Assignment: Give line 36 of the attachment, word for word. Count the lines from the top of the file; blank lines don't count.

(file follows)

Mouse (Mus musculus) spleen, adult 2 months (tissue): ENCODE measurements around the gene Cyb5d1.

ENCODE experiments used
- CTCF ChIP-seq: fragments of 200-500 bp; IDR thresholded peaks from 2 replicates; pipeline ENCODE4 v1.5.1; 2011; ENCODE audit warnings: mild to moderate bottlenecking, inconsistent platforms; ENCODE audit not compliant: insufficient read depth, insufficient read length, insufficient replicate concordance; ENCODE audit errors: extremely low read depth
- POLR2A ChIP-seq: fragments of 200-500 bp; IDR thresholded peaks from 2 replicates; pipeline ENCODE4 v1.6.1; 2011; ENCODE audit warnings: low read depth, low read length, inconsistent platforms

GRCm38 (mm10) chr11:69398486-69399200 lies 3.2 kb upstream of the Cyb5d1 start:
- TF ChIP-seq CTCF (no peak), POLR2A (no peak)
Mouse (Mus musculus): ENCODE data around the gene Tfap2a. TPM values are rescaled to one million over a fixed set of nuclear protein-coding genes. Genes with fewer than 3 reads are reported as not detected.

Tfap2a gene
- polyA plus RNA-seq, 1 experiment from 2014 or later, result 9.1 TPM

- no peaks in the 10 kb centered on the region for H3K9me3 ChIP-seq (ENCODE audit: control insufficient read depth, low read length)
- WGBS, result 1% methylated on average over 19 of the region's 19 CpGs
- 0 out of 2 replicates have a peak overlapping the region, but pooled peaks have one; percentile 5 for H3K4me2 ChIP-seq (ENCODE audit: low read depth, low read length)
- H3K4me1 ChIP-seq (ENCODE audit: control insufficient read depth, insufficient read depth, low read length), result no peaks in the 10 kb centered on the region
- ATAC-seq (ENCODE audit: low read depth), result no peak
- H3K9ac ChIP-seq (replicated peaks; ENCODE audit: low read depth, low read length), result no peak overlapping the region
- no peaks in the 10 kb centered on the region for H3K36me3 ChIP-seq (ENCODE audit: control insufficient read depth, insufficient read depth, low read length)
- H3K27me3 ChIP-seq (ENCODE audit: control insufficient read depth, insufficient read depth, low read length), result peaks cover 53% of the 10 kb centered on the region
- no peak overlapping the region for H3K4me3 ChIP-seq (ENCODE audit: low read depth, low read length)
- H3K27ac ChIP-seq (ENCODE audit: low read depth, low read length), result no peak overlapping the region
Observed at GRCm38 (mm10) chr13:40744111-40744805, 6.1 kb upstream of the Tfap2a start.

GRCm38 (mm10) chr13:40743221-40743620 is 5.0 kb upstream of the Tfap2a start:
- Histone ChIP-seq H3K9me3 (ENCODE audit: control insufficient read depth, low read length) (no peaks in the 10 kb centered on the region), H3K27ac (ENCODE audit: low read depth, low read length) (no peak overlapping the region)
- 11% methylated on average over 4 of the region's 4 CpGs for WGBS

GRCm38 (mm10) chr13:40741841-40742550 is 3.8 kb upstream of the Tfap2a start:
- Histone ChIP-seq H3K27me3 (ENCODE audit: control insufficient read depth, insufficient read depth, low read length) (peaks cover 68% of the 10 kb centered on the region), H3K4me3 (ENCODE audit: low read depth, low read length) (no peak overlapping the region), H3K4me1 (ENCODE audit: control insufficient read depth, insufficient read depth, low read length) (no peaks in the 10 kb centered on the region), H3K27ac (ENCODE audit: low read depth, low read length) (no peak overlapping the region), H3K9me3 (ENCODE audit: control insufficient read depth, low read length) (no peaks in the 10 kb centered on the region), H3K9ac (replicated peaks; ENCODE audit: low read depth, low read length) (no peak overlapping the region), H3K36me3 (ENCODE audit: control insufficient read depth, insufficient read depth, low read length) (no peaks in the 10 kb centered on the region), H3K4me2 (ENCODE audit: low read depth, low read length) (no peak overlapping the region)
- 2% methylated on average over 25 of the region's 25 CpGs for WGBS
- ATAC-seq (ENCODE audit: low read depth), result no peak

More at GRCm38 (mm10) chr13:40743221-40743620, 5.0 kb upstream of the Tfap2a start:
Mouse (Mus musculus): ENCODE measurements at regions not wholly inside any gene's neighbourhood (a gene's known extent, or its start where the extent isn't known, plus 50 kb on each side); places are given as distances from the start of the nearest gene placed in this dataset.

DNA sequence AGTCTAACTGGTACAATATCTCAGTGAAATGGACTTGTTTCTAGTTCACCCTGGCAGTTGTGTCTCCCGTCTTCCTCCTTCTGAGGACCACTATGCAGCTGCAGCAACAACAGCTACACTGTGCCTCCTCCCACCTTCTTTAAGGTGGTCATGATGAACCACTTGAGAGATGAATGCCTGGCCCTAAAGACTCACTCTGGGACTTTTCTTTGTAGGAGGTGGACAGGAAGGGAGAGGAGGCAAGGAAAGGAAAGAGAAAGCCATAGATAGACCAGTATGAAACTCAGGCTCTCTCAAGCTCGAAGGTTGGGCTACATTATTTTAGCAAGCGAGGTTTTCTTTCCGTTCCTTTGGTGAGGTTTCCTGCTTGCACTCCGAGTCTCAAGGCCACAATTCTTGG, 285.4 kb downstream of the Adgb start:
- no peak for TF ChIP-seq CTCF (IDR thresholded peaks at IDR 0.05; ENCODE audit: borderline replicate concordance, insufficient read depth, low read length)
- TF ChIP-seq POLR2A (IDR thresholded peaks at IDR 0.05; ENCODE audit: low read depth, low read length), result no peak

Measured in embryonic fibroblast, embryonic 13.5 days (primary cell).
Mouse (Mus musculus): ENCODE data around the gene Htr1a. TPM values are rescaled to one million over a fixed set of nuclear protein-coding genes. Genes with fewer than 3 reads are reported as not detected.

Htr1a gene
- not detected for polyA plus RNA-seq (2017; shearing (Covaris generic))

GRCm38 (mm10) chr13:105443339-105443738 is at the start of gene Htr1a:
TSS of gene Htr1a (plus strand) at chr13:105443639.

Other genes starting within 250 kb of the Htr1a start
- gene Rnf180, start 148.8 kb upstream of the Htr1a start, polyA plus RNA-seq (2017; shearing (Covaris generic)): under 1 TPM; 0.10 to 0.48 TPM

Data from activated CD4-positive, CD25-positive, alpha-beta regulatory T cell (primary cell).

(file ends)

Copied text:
- not detected for polyA plus RNA-seq (2017; shearing (Covaris generic))